James Rowe spoke to Randers FC left-back Kevin Conboy exclusively for WFi. They discussed his time playing in the Netherlands and Denmark, and the tactical brain of current Ajax head coach, Erik ten Hag
You signed for Danish team FC Randers in 2017. How are you enjoying being back in Denmark and how would you describe Randers as a club?
I am very happy at Randers at the moment. It was the right move for me in terms of me and my family.
My wife was with me for six years in the Netherlands before my move to Randers and it was time to go back to Denmark because we also had two children during our stay in the Netherlands and they also need to go to school.
I am really enjoying it at Randers. The club fits me quite well. The DNA of Randers is a hard working club where hard work comes first, and there are a lot of humble and loyal people trying to make the best out of the club.
Speaking of your time in the Netherlands, I wanted to ask you about the four seasons you spent at NEC Nijmegen. How do you look back on your time there, and do you have any particular highlights?
I had a lot of highlights during my time at NEC Nijmegen. I left Denmark for the Netherlands not knowing a single thing about the club or the Netherlands in general, but I must say that my four years there surprised me completely.
I was so happy being there, and I probably played some of the best football of my career during my first season in Nijmegen.
I was selected for the Danish national team, too, and I have so many good moments and experiences from my time at NEC.
You then moved on to FC Utrecht. Did you notice a big difference between the size of two clubs, and how do you look back on your time at there?
Of course there is a difference between the size of the two clubs. If I compare the two clubs I would say that they are both people’s clubs, and the two cities care about their teams. They have fanatical fans where the home games are almost always sold out.
— FOX Sports (@FOXSportsnl) October 2, 2016
NEC Nijmegen are the smaller club, and FC Utrecht have big ambitions and a bigger stadium, so in that way it was the right move for me to go there.
Unfortunately I did not manage to play as many games for Utrecht as I would have liked, due to different injuries.
But I look back in my time at Utrecht in a positive way because I learned a lot as a player under then manager, Erik Ten Hag, and I have positive memories of my time both at NEC Nijmegen and FC Utrecht.
— Kalkeren Kieran (@K97Kieran) September 3, 2015
Considering the career you have had so far at club level, and representing your country, who are the best players you have played alongside?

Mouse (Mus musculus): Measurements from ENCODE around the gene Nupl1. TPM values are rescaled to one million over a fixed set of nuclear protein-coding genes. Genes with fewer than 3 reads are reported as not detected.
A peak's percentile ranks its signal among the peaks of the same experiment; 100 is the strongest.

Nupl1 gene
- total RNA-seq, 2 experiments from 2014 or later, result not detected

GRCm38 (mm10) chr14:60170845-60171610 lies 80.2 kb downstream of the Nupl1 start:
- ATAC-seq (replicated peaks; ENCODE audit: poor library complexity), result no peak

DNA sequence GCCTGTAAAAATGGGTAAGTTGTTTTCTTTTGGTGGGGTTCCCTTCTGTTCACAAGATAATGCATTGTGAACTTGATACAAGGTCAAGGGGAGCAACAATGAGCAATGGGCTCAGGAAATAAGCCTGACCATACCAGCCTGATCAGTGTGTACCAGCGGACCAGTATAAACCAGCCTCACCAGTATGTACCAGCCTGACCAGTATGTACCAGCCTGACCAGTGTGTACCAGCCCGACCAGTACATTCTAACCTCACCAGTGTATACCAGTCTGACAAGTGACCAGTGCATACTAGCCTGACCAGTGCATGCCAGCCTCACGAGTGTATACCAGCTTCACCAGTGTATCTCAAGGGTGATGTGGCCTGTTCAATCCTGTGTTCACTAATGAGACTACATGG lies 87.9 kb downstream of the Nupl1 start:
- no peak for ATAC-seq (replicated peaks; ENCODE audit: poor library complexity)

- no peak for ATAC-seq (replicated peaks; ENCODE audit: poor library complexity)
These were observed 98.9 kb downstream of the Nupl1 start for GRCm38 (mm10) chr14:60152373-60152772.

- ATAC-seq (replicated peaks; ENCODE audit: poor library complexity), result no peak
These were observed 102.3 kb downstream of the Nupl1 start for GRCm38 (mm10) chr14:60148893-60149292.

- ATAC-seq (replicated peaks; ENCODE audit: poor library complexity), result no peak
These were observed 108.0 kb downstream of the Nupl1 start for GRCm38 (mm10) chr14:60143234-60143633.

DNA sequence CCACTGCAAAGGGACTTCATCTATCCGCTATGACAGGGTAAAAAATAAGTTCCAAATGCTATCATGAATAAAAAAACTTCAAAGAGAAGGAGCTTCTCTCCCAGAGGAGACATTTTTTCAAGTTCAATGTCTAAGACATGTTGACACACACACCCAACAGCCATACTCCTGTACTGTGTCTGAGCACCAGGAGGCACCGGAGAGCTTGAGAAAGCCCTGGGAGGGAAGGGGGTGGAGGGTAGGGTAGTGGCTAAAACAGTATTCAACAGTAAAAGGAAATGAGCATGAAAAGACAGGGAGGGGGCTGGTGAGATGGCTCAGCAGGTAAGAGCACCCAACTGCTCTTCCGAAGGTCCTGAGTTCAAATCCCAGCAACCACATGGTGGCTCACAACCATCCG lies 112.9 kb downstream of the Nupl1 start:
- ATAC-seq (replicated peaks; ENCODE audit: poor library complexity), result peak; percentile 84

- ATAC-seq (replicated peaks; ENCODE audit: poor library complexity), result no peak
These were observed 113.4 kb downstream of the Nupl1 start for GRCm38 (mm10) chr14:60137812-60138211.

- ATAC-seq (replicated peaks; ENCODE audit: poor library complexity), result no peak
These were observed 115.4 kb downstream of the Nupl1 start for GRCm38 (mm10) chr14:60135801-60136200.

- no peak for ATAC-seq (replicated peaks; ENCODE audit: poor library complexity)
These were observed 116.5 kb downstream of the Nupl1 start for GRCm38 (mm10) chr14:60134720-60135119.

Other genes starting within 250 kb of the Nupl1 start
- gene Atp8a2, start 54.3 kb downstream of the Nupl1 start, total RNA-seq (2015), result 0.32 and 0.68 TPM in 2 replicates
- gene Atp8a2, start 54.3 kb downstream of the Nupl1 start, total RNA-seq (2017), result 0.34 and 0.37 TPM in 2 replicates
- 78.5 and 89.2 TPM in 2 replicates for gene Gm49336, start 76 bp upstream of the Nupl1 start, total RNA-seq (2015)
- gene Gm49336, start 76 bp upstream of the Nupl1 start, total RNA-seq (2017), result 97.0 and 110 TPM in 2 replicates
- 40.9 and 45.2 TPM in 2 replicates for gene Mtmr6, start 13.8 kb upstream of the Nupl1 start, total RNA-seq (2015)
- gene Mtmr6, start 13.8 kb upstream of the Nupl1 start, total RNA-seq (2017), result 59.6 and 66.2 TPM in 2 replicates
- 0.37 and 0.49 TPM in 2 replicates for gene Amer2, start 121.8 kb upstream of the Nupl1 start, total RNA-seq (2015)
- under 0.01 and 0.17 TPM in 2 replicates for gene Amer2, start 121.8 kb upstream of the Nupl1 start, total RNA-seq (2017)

There are many players that have made an impact on me in different ways. But if I only look at the football quality I have to mention Alireza Jahanbakhsh at NEC Nijmegen, who is now at Brighton & Hove Albion.
He was not only a brilliant footballer, but also a very humble person, which to me is also very important.
If I go on to FC Utrecht, Sebastian Haller, who is now at Eintracht Frankfurt and is having a lot of success there also.
Of course in the Danish national team Christian Eriksen was brilliant.
I can imagine as a defender you have come up against many impressive opponents. Are there any that stand out for you?
It is difficult because I came up against some very good wingers, especially in the Netherlands.
I would have to go with the likes of Jermain Lens when he was at PSV Eindhoven. He had a very good technique.
Nacer Chadli, too, when he was at FC Twente was a really good player. Jerson Cabral at Feyenoord was also very difficult to play against.
Finally, Kevin, you have already mentioned Erik Ten Hag at FC Utrecht, but could you say which managers played a key role in your development as a professional footballer?
I would say my first manager at NEC Nijmegen, Alex Pastoor. From day one I felt that he had confidence in me and it allowed me to play the best football of my career.
He trusted and supported me so he is the one that had the most influence in my career.
I must also mention Erik ten Hag. He was just a football genius who lives and breathes football, and also on a tactical level he is by far the best coach I ever have ever come across.
He always had the ability to change the system which made it more difficult for opponents. Like chess, he always appeared to have a move or tactical change ready.
He has a great football brain. He knew the solution to every aspect of football. It is no surprise to see him having success at Ajax.
Featured image – randersfc.dk